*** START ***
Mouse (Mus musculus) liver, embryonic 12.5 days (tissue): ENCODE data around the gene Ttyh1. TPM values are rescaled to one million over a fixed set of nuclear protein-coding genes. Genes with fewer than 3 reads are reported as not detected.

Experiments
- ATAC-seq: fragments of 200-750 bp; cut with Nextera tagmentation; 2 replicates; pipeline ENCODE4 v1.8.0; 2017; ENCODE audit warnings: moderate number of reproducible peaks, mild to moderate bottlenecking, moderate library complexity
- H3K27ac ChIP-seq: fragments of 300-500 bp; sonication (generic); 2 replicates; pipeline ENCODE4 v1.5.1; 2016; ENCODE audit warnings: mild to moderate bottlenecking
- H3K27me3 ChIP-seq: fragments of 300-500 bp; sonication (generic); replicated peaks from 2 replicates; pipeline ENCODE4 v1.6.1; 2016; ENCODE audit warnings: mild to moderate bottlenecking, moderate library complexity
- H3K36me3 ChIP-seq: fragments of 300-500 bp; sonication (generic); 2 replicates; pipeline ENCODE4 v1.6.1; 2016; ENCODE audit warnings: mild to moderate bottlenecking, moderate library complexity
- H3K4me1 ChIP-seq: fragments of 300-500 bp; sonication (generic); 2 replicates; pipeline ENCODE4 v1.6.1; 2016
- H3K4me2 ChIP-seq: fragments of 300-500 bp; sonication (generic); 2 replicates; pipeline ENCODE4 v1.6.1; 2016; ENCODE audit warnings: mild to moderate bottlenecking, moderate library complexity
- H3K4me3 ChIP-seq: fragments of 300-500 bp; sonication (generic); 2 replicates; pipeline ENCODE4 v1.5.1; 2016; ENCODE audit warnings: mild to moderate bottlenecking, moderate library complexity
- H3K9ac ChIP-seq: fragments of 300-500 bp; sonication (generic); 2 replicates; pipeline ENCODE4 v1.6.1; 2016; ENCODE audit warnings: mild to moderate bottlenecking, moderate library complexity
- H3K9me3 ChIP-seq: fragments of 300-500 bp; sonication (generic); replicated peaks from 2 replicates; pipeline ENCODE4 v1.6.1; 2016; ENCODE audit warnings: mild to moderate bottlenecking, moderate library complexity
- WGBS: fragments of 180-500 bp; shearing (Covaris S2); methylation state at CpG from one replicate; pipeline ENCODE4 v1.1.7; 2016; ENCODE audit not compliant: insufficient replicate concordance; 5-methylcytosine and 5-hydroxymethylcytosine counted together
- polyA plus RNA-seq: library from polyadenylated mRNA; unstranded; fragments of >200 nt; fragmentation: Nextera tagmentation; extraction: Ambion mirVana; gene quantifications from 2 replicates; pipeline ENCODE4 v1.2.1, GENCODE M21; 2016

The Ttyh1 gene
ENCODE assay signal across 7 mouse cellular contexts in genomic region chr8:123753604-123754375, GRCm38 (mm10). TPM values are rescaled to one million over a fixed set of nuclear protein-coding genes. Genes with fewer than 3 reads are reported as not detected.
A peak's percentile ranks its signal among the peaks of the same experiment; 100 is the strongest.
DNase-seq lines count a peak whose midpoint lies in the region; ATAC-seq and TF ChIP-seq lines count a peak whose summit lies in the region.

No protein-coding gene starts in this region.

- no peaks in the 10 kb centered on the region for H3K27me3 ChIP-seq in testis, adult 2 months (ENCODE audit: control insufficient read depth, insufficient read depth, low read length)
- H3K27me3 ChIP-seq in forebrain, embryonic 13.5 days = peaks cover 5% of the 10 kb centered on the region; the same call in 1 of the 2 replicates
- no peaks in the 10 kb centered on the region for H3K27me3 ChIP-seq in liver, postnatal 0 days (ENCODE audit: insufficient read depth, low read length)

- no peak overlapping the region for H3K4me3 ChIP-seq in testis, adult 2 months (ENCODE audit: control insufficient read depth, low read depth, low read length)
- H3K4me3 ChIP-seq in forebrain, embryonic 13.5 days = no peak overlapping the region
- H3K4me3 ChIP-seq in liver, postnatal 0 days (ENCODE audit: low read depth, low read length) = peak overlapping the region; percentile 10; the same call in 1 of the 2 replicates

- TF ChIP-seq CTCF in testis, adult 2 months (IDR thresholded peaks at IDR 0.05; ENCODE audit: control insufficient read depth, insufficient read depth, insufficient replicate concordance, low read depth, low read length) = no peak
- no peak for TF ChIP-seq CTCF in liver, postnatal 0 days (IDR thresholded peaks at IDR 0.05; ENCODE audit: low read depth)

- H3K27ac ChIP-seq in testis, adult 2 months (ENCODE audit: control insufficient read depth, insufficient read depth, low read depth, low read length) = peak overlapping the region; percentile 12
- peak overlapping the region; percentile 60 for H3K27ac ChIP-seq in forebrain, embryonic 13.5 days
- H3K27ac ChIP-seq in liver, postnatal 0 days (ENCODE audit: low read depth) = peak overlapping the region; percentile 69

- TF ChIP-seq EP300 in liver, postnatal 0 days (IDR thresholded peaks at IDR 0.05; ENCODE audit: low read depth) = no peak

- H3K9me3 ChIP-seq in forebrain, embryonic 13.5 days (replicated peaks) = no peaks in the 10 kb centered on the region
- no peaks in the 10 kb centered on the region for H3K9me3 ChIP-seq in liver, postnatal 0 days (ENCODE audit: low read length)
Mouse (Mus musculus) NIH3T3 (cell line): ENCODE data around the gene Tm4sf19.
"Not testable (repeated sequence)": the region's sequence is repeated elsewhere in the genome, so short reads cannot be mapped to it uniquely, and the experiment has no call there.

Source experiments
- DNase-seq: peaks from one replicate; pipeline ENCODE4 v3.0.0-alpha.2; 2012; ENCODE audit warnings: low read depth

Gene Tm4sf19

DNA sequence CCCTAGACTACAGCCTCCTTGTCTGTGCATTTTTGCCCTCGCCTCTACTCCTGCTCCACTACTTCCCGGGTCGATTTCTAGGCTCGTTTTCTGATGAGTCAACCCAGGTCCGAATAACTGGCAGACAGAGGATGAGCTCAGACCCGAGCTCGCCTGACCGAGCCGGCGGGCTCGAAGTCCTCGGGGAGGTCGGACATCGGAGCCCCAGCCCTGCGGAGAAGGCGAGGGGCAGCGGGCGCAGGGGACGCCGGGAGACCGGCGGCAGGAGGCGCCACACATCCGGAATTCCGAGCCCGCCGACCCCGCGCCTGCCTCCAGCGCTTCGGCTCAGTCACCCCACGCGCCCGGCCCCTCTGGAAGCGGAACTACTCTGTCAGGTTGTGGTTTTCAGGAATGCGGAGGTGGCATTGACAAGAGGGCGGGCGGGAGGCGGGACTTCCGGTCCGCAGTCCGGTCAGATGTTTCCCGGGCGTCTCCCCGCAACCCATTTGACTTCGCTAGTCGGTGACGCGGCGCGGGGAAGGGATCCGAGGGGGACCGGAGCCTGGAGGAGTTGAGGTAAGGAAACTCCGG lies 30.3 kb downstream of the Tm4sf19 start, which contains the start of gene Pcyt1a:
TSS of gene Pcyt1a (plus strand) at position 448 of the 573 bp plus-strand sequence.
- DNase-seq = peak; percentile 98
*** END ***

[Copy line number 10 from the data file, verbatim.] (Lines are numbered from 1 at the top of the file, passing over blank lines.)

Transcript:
- H3K9ac ChIP-seq: fragments of 300-500 bp; sonication (generic); 2 replicates; pipeline ENCODE4 v1.6.1; 2016; ENCODE audit warnings: mild to moderate bottlenecking, moderate library complexity